May 21st, 2013 by PCU
In the FT today, James Skinner, chairman emeritus of the New Economics Foundation, asks fundamentally important questions about a stance often adopted by politicians with an interest in supporting multinational business.
He was prompted to do so by a recent FT editorial “A better plan for London airports”, which cited the fact that Schiphol offers more flights to China than Heathrow as an example of “Britain falling behind in the global race”. He asks:
- But what exactly is this “global race”?
- Where is the finishing line?
- What is the prize we are competing for?
- Are we really so desperately anxious that more and more people should come to London to change aeroplanes?
- What do we get in exchange for the noise and air pollution from increasing air traffic?
- What compensation is there for further loss of land to the hideous sprawl of airports?
- Are we sure that extrapolations of growth in air travel are realistic anyway, given that oil prices will rise and alternative fuels are not yet in sight?
He concludes that there are many more beneficial ways to invest the vast sums needed to build a mega-airport.
May 19th, 2013 by PCU
RV sent a lead to news surfacing in several activist websites, reinforced by Investment Watchdog, a site which focusses on the world’s economic affairs
“First, the senate is debating an expansion of the already broad powers of the 2001 Authorization to Use Military Force (AUMF) so the U.S. can essentially engage any area in the world in the war on terror, including America. Which brings us to the second development: the Pentagon has recently granted itself police powers on American soil”.
Another site quotes from Glenn Greenwald’s excellent piece describing how this hearing reveals the not-so-secret plan to make the war on terror a permanent fixture in Western society.
Greenwald writes about a hearing before the Senate Armed Services Committee which has ‘surprised’ experts in America’s use of force stemming from the terrorist attacks in 2001 – but not many of our readers:
“It is hard to resist the conclusion that this war has no purpose other than its own eternal perpetuation. This war is not a means to any end but rather is the end in itself. Not only is it the end itself, but it is also its own fuel: it is precisely this endless war – justified in the name of stopping the threat of terrorism – that is the single greatest cause of that threat . . .
“But perhaps most disturbing of all of this is the military’s authority to police American streets as if it was in civil war. For all those still in denial that America is a militarized police state, this should be the ultimate cure to your delusion.
Greenwald: “A self-perpetuating permanent war against a shadowy undefinable enemy appears to be the future of American foreign policy. How convenient for the war machine and tyrants who claim surveillance is safety”.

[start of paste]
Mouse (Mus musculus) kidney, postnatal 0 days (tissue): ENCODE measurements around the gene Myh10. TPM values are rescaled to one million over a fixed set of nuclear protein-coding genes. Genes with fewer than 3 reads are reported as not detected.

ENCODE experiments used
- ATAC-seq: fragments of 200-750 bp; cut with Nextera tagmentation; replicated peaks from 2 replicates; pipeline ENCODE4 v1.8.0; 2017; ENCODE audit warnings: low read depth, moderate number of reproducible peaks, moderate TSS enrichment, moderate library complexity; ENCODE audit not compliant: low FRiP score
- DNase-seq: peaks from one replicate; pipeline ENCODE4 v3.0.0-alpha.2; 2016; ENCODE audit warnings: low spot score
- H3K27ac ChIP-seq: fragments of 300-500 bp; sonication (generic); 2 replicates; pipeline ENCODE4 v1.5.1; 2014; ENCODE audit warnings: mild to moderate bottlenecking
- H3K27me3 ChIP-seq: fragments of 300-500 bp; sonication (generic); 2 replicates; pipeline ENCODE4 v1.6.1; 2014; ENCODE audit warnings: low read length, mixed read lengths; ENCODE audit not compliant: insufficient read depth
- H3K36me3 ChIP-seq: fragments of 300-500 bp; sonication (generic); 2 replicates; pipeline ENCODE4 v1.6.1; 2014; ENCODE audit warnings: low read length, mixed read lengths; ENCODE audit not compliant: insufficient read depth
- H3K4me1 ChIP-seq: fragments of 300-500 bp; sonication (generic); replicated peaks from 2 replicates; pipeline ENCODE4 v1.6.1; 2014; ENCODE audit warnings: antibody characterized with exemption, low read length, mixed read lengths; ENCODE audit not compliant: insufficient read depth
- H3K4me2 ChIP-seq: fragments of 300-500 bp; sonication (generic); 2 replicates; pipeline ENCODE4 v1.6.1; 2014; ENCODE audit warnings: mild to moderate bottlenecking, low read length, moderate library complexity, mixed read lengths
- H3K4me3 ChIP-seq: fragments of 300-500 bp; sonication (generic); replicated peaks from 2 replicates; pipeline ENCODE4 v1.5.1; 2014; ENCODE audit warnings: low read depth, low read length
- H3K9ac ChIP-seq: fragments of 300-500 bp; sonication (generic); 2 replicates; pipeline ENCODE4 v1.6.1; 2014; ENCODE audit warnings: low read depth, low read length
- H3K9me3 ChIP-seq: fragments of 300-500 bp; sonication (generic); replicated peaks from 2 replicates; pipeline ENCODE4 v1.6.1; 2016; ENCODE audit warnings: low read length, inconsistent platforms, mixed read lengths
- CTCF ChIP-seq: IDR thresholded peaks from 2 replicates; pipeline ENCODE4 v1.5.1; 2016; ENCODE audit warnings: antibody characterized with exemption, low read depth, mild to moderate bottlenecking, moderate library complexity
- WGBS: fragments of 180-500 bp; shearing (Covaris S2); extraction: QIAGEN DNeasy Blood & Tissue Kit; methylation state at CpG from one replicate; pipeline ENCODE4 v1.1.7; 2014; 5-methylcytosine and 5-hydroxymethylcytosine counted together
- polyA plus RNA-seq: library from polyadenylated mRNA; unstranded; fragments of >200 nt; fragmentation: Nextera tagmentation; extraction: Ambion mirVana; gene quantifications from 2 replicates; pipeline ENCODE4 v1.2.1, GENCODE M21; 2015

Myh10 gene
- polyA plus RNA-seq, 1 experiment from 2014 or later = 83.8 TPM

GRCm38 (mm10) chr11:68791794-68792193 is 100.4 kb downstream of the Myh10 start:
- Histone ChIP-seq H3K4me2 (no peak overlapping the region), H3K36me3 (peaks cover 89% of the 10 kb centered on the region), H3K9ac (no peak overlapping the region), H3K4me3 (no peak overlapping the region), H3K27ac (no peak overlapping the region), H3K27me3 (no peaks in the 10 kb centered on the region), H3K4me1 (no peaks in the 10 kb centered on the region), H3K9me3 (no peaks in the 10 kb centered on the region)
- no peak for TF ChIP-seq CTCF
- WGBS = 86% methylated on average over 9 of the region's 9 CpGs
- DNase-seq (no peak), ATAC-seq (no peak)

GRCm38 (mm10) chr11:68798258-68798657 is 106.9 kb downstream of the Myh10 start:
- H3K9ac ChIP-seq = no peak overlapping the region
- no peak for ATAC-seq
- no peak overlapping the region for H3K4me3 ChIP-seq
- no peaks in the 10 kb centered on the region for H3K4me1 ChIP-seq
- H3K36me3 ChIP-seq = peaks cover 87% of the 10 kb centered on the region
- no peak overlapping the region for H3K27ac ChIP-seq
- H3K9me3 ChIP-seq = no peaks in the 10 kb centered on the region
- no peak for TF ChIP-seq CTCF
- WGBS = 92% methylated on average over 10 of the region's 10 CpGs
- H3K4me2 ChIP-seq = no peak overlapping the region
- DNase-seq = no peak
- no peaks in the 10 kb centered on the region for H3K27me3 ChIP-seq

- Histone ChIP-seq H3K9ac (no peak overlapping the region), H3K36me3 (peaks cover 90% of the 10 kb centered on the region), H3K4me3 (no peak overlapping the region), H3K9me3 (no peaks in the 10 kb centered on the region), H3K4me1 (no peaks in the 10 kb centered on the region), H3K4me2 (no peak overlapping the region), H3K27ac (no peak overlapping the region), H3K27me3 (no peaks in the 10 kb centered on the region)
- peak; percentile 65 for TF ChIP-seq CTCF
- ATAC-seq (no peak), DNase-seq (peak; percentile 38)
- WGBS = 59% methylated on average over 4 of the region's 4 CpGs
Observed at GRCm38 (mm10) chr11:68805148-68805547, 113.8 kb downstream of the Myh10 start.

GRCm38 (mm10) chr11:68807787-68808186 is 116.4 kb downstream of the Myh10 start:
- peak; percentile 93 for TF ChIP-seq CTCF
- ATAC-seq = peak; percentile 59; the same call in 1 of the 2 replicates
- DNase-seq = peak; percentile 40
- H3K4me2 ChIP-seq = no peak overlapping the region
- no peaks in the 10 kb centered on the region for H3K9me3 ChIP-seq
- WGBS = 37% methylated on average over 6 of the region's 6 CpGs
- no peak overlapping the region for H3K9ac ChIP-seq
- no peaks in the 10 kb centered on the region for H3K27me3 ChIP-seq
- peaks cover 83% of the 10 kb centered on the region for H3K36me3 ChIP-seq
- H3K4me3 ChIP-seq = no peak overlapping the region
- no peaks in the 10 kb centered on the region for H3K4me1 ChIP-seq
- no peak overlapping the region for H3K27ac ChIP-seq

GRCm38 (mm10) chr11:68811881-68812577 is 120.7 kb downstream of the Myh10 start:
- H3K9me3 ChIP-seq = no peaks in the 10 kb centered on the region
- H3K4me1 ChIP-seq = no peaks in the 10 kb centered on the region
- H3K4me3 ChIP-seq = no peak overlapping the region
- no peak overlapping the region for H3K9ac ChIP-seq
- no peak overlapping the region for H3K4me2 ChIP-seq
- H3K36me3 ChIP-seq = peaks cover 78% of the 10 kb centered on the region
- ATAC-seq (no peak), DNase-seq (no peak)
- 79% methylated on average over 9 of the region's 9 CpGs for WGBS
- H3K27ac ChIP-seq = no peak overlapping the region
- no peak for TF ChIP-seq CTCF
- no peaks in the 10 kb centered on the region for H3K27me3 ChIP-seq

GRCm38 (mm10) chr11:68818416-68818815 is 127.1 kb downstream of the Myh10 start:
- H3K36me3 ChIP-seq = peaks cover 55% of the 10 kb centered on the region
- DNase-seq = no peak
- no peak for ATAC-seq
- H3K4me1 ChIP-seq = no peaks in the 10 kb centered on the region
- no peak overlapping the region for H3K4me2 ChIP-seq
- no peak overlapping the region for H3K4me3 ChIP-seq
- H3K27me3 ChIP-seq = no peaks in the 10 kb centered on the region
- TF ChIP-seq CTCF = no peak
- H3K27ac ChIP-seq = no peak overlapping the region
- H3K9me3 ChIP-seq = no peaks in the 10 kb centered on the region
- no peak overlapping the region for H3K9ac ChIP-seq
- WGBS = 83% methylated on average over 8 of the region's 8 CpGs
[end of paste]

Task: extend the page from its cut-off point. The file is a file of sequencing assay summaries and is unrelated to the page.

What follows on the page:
May 17th, 2013 by PCU
Alastair Driver of the Farmers Guardian reported earlier this month that the Dairy Coalition – NFU, NFU Cymru, NFU Scotland, the Tenant Farmers Association, the Women’s Food and Farming Union and the Royal Association of British Dairy Farmers – has asked Farming Minister David Heath to ‘call in’ the 15% of milk buyers failing to implement the voluntary code on milk contracts
NFU chief dairy adviser Robert Newbery said that the greatest resistance was coming from some of ‘big middle ground liquid processors’ who ‘don’t want to know’.
Dairy UK director general Jim Begg said that the approach of the dairy companies had been ‘both responsible and constructive’.
Three days ago Mr Driver showed figures collated by the Food Standards Agency (FSA) indicating that more than 30 farmers quit the industry in April alone in England and Wales. The number of dairy farmers in England and Wales have fallen by more than 40% from more than 18,000 in 2002.
The Kingshay Dairy Manager costings show total purchased feed costs increased by 1.27 pence a litre over the past year, but milk price only went up 0.54ppl.
DairyCo’s recent Farmer Intentions Survey showed that the current average farmgate milk price of around 30-31ppl is lagging behind the AMPE (Actual Milk Price Equivalent) market indicator, currently in excess of 38ppl.
NFU dairy board chairman Mansel Raymond said that if the leaving rate carries on for three months it will be serious: “The milk price has to go higher. The industry now needs that positive signal to move forward to increase production and invest.”
The Independent reports that an announcement on a timetable for plans for a farm in Foston, Derbyshire, stocking 25,000 pigs, is expected later this week. A decision on whether a 1000-cow mega-dairy near Welshpool can go ahead is also expected shortly.
Joyce Watson, Member of the Welsh Assembly for Mid and West Wales, said: “With the full extent of the horsemeat scandal still coming to light, consumers want food they can trace and trust. Industrial-scale farms would be a big step in the wrong direction – bad for cows, bad for farmers, bad for consumers and bad for the environment.”